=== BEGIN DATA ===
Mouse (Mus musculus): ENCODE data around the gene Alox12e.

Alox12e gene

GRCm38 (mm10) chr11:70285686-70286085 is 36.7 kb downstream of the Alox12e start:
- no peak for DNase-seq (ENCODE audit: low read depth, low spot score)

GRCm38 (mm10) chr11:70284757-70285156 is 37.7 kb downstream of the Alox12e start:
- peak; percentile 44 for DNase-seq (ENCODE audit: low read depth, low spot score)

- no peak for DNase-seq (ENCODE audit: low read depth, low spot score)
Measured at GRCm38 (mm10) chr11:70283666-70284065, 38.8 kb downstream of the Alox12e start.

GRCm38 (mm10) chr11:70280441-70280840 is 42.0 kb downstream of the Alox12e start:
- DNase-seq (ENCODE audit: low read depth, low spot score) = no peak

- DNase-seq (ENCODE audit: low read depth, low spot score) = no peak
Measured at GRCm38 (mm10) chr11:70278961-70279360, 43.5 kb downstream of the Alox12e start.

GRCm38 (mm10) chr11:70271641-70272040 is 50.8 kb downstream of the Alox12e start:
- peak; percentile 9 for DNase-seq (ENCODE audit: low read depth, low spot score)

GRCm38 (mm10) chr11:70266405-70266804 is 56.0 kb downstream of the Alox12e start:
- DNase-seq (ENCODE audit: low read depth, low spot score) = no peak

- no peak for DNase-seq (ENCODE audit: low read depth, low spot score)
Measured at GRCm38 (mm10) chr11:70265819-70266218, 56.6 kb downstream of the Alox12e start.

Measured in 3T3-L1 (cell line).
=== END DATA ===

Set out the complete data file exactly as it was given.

Mouse (Mus musculus): ENCODE data around the gene Alox12e.

Alox12e gene

GRCm38 (mm10) chr11:70285686-70286085 is 36.7 kb downstream of the Alox12e start:
- no peak for DNase-seq (ENCODE audit: low read depth, low spot score)

GRCm38 (mm10) chr11:70284757-70285156 is 37.7 kb downstream of the Alox12e start:
- peak; percentile 44 for DNase-seq (ENCODE audit: low read depth, low spot score)

- no peak for DNase-seq (ENCODE audit: low read depth, low spot score)
Measured at GRCm38 (mm10) chr11:70283666-70284065, 38.8 kb downstream of the Alox12e start.

GRCm38 (mm10) chr11:70280441-70280840 is 42.0 kb downstream of the Alox12e start:
- DNase-seq (ENCODE audit: low read depth, low spot score) = no peak

- DNase-seq (ENCODE audit: low read depth, low spot score) = no peak
Measured at GRCm38 (mm10) chr11:70278961-70279360, 43.5 kb downstream of the Alox12e start.

GRCm38 (mm10) chr11:70271641-70272040 is 50.8 kb downstream of the Alox12e start:
- peak; percentile 9 for DNase-seq (ENCODE audit: low read depth, low spot score)

GRCm38 (mm10) chr11:70266405-70266804 is 56.0 kb downstream of the Alox12e start:
- DNase-seq (ENCODE audit: low read depth, low spot score) = no peak

- no peak for DNase-seq (ENCODE audit: low read depth, low spot score)
Measured at GRCm38 (mm10) chr11:70265819-70266218, 56.6 kb downstream of the Alox12e start.

Measured in 3T3-L1 (cell line).